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SIOUX CITY | Homeowners would see the city's share of their property tax bill drop by about .6 percent in the upcoming budget year, according to a series of tweaks the Sioux City Council made to its budget Wednesday.

The changes mean an owner of a $100,000 home would see a $5 decrease in property taxes from the previous year.  

The City Council's changes followed a request to staff earlier this month from Mayor Bob Scott to look for ways to increase revenue and reduce expenses to avoid a 1 percent increase to property taxpayers. 

When first proposed earlier this year, the city's budget would have raised taxes on homeowners from $821 to $829 per $100,000 of valuation, an increase of $8. Under Wednesday's updated budget, a homeowner would pay $816 per $100,000 of valuation, a decrease of $5 or .6 percent.

Commercial property will still see an increase of $27 per $100,000 of valuation, but the amount is down from the $51 per $100,000 that was originally proposed. 

Bob Scott


"I think the staff did a good job of recognizing that there were some areas (to change)," Scott said after Wednesday morning's meeting. "When you start out at $8 and go to a $5 decrease, that's $13. So I'm pleased that we've got to where we got today." 

Approved changes include savings in the transit, finance, airport, art center and parks and recreation budgets, and $25,000 in new revenue through raised fees for inspection services.

The city additionally learned that its tax base was approximately $50,000 higher than previously reported by the county. 

"After we put the budget together, the county notified us that they had an error in the calculation of the tax base, and they have increased our tax base," city finance director Donna Forker told the council. 

Sioux City is also factoring in revenue from the $1.4 million sale of a portion of the Sioux City Public Museum to the Sioux City Community School District for use of specialty courses, which had not yet been included in the budget proposal.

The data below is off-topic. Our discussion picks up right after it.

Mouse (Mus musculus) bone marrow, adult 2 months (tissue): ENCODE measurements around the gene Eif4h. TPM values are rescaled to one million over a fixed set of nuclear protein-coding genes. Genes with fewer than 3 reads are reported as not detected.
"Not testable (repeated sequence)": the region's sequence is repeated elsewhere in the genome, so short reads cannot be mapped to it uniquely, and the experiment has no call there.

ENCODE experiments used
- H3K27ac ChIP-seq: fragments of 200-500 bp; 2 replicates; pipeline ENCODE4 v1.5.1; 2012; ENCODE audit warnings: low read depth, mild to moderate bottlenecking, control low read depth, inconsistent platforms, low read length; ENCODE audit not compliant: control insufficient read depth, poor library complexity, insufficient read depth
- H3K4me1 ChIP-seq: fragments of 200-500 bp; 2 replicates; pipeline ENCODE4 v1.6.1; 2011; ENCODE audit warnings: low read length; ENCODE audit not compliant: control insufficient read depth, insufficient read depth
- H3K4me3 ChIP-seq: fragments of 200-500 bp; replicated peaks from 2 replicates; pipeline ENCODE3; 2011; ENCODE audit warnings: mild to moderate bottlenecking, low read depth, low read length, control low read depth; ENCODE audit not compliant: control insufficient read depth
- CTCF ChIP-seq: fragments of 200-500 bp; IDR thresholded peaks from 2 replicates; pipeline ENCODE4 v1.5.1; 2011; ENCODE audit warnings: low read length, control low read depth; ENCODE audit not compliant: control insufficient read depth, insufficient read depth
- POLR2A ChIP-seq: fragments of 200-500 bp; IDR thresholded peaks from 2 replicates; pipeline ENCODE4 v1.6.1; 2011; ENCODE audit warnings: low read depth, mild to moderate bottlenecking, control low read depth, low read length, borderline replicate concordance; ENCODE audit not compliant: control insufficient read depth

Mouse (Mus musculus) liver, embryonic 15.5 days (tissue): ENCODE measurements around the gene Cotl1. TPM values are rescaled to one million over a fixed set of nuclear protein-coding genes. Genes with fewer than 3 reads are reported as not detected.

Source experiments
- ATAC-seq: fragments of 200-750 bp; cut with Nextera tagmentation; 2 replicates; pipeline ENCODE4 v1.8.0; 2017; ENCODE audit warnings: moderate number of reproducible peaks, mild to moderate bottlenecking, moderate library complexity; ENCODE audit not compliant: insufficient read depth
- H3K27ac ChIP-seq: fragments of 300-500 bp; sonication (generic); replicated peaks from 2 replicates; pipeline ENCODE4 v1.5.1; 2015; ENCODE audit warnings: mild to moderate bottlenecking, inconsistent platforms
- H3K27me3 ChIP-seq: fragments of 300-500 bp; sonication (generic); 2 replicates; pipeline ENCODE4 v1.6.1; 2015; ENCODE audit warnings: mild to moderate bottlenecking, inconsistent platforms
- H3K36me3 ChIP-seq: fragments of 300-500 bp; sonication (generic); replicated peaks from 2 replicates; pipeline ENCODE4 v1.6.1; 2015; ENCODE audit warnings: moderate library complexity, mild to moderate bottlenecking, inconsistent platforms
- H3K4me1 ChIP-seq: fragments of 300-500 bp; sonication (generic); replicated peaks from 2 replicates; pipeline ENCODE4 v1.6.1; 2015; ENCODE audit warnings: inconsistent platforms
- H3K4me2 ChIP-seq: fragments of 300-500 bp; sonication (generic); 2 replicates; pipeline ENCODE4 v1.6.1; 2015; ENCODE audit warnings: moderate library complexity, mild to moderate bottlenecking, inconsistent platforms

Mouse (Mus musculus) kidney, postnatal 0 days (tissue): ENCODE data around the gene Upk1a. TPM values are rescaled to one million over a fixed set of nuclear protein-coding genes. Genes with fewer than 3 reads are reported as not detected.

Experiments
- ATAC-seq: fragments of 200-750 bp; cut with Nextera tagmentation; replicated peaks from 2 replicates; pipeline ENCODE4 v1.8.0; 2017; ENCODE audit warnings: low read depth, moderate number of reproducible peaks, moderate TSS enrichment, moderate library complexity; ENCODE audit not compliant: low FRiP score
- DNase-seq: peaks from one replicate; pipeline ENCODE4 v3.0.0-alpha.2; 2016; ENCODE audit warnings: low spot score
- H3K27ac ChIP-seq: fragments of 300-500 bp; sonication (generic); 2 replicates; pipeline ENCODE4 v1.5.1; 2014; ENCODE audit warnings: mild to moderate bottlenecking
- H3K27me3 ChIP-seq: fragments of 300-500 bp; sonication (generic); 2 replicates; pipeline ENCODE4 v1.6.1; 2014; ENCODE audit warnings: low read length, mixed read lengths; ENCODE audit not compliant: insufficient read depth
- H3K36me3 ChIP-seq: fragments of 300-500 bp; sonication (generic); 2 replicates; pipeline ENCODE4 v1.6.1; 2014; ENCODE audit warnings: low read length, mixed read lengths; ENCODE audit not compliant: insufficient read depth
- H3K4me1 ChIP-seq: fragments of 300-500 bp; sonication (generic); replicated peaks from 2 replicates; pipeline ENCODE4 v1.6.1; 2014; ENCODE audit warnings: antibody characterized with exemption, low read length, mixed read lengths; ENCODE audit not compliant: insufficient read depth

After making those changes, Sioux City's tax levy is still rising -- from $15.77 to $16.07 -- but residents will pay a lower proportional amount due to a scheduled 1.32 percent decrease in the percentage of assessed residential valuation subject to taxation under a state-imposed formula known as a "rollback."

Sioux City is one of a handful of entities whose tax levies make up the overall property tax bill, which will be due in two equal installments, Sept. 1 and March 1. Other local taxing bodies include the Sioux City School District, Woodbury County and Western Iowa Tech Community College. 

While city residential taxes are going down, some residential property owners may still notice larger totals on their bills due to an increased valuation of their homes. The Sioux City Assessor's Office last year raised property values on many dwellings, estimating an 11 percent increase in valuation for residential property.

Wednesday's study session was the last of four special meetings held at the outset of 2018 to address the upcoming budget. The City Council will take a final vote on the budget March 5. The new fiscal year begins July 1. 


City hall reporter

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